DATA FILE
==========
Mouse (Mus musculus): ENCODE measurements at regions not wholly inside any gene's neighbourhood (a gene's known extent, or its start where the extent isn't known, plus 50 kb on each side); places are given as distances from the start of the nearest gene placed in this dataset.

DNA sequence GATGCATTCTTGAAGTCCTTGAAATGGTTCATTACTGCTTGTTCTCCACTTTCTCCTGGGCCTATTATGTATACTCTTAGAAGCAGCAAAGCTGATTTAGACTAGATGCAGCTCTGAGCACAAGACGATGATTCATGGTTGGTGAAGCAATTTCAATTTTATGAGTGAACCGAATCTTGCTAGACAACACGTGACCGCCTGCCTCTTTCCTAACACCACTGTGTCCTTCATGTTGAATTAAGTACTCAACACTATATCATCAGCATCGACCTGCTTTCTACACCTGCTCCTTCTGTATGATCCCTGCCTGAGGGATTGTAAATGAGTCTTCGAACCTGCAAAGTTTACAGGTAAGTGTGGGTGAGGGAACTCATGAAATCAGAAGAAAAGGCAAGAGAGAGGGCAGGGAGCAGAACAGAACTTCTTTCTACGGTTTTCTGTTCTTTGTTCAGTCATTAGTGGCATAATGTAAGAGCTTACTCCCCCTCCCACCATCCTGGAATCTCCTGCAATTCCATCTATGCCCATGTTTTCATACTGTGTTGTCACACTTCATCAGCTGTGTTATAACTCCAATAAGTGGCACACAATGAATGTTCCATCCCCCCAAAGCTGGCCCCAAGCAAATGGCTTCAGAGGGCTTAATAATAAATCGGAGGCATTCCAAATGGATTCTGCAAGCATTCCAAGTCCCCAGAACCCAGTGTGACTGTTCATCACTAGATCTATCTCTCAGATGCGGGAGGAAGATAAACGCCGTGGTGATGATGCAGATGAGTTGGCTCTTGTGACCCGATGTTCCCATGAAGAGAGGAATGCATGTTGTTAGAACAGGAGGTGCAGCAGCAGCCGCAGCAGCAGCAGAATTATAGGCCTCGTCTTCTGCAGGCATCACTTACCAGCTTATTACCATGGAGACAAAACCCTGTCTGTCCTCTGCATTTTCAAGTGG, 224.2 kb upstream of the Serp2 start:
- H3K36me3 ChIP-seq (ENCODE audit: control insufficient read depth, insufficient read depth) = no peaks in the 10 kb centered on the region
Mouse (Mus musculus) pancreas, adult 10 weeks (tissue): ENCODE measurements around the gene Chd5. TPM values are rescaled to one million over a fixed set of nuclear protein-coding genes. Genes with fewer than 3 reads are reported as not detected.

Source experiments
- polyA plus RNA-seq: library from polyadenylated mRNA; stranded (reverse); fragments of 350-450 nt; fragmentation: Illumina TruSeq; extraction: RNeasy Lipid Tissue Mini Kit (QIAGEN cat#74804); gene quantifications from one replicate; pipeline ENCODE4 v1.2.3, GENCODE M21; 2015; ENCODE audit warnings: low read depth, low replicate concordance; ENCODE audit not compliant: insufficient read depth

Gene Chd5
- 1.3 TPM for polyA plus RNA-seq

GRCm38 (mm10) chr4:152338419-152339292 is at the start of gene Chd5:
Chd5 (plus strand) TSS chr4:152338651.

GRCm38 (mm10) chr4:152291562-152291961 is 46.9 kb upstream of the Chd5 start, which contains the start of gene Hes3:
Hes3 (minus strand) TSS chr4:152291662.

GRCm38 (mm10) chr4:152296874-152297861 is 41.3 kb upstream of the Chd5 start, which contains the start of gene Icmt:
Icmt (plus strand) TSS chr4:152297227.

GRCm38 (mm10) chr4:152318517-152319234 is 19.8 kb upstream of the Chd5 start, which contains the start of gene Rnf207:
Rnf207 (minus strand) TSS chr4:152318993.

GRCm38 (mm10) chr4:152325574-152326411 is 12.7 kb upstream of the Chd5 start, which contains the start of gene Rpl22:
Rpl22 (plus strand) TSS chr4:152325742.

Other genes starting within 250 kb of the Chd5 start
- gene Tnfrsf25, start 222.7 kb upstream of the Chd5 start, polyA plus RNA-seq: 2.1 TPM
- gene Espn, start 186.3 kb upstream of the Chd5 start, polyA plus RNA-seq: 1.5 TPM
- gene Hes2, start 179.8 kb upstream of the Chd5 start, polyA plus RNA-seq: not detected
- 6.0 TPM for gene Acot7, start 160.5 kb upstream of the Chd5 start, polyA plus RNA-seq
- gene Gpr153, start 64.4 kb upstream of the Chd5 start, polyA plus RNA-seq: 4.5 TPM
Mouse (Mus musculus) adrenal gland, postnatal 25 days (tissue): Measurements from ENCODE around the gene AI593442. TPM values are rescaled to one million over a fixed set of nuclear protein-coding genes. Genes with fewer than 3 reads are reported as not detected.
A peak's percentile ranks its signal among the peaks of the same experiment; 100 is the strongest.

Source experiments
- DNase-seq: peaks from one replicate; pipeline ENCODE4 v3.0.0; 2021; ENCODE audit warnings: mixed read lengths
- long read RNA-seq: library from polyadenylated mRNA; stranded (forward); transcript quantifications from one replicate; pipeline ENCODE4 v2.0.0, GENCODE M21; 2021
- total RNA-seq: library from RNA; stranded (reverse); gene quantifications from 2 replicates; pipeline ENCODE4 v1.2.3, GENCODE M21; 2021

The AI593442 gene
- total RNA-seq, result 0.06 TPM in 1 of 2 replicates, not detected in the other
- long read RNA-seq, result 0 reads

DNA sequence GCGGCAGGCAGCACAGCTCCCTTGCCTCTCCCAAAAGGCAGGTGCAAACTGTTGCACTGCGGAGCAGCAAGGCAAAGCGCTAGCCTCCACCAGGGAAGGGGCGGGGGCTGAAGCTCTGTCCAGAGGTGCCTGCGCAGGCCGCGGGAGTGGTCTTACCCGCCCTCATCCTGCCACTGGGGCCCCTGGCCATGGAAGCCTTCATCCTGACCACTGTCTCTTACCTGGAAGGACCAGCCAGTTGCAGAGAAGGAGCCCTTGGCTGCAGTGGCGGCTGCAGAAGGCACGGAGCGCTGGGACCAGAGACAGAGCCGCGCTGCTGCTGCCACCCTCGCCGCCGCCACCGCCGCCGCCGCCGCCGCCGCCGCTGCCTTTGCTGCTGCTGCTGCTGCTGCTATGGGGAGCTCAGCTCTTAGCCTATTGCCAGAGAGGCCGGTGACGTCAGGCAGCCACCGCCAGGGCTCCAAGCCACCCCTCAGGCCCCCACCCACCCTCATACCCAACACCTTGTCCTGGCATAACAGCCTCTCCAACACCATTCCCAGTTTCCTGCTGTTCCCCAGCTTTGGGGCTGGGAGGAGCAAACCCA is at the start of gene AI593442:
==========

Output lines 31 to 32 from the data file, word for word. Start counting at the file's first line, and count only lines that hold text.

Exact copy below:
The AI593442 gene
- total RNA-seq, result 0.06 TPM in 1 of 2 replicates, not detected in the other